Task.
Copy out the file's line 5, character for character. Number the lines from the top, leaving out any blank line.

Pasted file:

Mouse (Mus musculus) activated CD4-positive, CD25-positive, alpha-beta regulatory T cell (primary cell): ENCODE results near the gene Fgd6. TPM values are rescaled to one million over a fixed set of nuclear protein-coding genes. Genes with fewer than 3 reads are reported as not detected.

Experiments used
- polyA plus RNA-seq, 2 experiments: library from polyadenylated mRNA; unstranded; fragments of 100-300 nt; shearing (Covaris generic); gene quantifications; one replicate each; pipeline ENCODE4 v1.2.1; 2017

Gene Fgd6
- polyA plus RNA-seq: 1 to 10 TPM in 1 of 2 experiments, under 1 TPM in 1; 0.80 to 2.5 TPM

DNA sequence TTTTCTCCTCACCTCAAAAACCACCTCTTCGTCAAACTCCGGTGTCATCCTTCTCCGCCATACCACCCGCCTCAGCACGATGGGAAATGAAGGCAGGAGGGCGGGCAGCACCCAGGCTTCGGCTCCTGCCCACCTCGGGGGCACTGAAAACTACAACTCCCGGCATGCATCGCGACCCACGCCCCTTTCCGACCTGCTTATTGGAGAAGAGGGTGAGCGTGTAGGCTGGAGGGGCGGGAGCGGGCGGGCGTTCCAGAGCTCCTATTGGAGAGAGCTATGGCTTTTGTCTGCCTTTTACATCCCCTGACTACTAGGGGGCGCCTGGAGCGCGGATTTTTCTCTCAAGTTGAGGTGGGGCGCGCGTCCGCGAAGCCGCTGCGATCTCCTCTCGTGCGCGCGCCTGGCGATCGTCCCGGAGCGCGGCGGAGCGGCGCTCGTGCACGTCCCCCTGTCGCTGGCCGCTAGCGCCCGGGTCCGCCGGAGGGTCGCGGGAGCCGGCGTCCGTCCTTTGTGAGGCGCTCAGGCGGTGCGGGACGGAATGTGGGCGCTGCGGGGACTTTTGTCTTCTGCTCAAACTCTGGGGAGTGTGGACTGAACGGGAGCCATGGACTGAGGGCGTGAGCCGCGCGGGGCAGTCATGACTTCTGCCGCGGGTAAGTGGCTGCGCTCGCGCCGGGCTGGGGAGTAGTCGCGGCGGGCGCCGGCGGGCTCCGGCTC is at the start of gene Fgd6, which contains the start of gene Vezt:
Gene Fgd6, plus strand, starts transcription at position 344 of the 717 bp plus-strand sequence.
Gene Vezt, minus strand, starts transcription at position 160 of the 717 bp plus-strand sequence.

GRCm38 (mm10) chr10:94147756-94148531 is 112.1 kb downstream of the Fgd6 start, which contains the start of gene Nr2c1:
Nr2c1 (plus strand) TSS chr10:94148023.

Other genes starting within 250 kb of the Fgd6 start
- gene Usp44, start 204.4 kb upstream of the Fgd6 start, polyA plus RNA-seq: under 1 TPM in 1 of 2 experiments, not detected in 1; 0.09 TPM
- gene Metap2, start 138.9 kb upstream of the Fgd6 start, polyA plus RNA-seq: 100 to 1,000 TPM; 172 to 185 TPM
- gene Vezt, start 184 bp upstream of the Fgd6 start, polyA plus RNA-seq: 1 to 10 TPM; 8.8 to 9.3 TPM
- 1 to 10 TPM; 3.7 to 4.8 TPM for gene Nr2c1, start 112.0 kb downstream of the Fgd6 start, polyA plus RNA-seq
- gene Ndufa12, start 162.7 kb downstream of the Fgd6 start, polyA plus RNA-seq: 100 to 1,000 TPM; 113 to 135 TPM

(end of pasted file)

- polyA plus RNA-seq: 1 to 10 TPM in 1 of 2 experiments, under 1 TPM in 1; 0.80 to 2.5 TPM